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Confiscation of Goods?- Books of Accounts could not be produced at the time of visit

2020 (12) TMI 790 – Allahabad High Court in M/s Metenere Ltd. Versus Union Of India And Another

(i) Whether the respondents were justified in recording that the petitioner-appellant has failed to maintain the records as required to be maintained under Section 35 (1) of the CGST Act read with Rules 56 and 57 of the CGST Rules?

(ii) Whether the order of confiscation as passed was justified in the facts of the case?

(iii) Whether in the facts and circumstances of the case, the imposition of the penalty, as has been done by means of the impugned order, is in accordance with Section 122 of the CGST Act?

Facts

1. Department visited the factory premises and passed an order of detention detaining 12,979 metric tonnes of the entire stock

2. Books of the Accounts could not be produced at the time of visit

3. The Goods lying at the factory was confiscated

4. The petitioner was given an option of redeeming the confiscated goods on payment of redemption fine amounting to ₹ 12 crores in terms of the provisions of Section 130 (2) of the Act.

5. In addition to the said a penalty of ₹ 19,43,89,804/- was imposed

6. Further penalty amounting to ₹ 50,000/- was imposed on the Managing Director of the Company under Section 122 (3) of the CGST read with Section 122 (3) of the Uttar Pradesh GST (₹ 25,000/- each under CGST and UP GST Act, 2017).

7. Petitioner herein preferred an appeal against the said order whereby the appeal filed was rejected and the order impugned in the appeal was confirmed.

Petitioner Pleadings

1. The records of GST were not available in the factory premises as the same was kept at the head office of the petitioner situated at Ghazipur.

2. No document showing unaccounted cash was found

3. Allegations levelled were wholly baseless inasmuch as it was throughout the case of the petitioner that all the records were maintained at the principal place of business

4. Documents in the electronic form were stored in the computer, however, the same could not be given to the respondent authorities on their visit as the internet was not functional on the said date

5. There is no allegation or averment with regard to evasion of duty nor has any exercise been conducted by the department to establish and ascertain the duty evaded.

6. Even assuming without admitting the charges levelled against the petitioner the quantum of penalty that could have been imposed for violation of not keeping the documents at the manufacturing premises could not exceed ₹ 10,000/- inasmuch as no exercise for quantifying the “tax evaded”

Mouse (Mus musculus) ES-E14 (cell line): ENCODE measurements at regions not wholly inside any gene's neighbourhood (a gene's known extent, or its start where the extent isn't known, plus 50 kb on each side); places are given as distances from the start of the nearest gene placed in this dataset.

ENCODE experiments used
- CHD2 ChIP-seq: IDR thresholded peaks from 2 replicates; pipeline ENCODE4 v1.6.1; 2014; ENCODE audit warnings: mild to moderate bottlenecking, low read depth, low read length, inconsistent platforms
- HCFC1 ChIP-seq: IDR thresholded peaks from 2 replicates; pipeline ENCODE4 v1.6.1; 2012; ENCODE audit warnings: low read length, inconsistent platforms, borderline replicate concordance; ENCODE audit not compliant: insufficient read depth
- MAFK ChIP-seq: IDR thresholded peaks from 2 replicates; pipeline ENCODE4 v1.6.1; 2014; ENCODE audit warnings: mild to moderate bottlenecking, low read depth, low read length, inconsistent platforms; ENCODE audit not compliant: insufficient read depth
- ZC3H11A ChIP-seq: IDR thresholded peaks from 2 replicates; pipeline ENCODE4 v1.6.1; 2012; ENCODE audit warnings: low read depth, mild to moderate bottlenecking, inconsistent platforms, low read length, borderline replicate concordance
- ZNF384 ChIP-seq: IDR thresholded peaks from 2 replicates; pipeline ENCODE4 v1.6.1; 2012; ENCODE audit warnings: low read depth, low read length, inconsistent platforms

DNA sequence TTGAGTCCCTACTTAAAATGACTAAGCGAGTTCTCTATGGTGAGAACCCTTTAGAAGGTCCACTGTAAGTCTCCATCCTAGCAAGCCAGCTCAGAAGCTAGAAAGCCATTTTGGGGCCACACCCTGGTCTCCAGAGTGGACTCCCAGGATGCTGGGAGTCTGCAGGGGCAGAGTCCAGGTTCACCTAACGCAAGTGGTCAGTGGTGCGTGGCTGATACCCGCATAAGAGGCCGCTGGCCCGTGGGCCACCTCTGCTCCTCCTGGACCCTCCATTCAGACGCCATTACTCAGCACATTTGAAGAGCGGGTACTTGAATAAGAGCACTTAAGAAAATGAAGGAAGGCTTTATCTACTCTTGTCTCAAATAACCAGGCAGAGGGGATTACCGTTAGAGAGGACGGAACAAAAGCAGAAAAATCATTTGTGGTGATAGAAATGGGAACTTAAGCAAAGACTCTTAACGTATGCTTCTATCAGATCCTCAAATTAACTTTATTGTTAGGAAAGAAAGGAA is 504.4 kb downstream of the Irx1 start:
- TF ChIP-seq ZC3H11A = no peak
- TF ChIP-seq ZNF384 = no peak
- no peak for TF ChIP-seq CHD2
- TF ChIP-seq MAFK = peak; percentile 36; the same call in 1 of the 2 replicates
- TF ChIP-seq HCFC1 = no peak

7. Neither any allegation with regards to the issuance of invoices nor is there any allegation with regard to receiving of the payment.

8. No “reason to believe” which is “sin qua non” for the exercise of powers under Section 66 were ever recorded.

Respondent Pleadings

1. The principal place of business was mentioned at Noida, although, the counsel for the petitioner has filed a registration certificate showing the principal place of business at Delhi,

2. Documents were required to be maintained electronically and the assessee is required to produce the relevant records on being asked to do so and recorded and that the petitioner failed even to produce and submit required accounts

Hon’ble Court Order

(ii) Whether the order of confiscation as passed was justified in the facts of the case?

1. There is no finding to the effect that any supply was made with an intent “to evade payment of tax” as is required under Section(i) of Section 130 (1);

2. There is nothing on record to establish that the petitioner did not account for any goods on which he is liable to pay tax under the Act

3. There is nothing on record to the effect that any supplies were made without having applied for registration

4. It has not been established that there was any contravention of any provision or any Rules with an “intent to evade payment of tax

None of the ingredients which are required for confiscation existed in the present case and thus, the confiscation itself was wholly arbitrary and illegal.

(iii) Whether in the facts and circumstances of the case, the imposition of the penalty, as has been done by means of the impugned order, is in accordance with Section 122 of the CGST Act?

firstly, the only allegations are that the petitioner has not maintained the Book of Accounts as are required under the Act and the Rules, and secondly, the penalty has been imposed holding the Petitioners conduct in violation of Section 122 (1) (xvi) and (xvii) of the CGST Act read with Section 122(1) (xvi) & (xvii) of UP GST Act and thirdly, no exercise for quantification of the tax evaded has been done in pursuance to the powers conferred under Section 35 (6) read with Section 73 or 74 of the Act,

I have no hesitation in holding that in the given facts and circumstances of the case for the violations alleged and established against the Petitioner, the maximum penalty that could be imposed upon the petitioner is ₹ 10,000/-.

(iii) Whether in the facts and circumstances of the case, the imposition of the penalty, as has been done by means of the impugned order, is in accordance with Section 122 of the CGST Act?

The impugned orders dated 15.1.2020 and 27.1.2020 (Annexure No. 5) are set aside insofar as it relates to confiscation of goods and imposition of penalty in excess of ₹ 10,000/-, as the confiscation has been set aside, there is no question of payment of redemption fine.

Confiscation of Goods?- Books of Accounts could not be produced at the time of visit.

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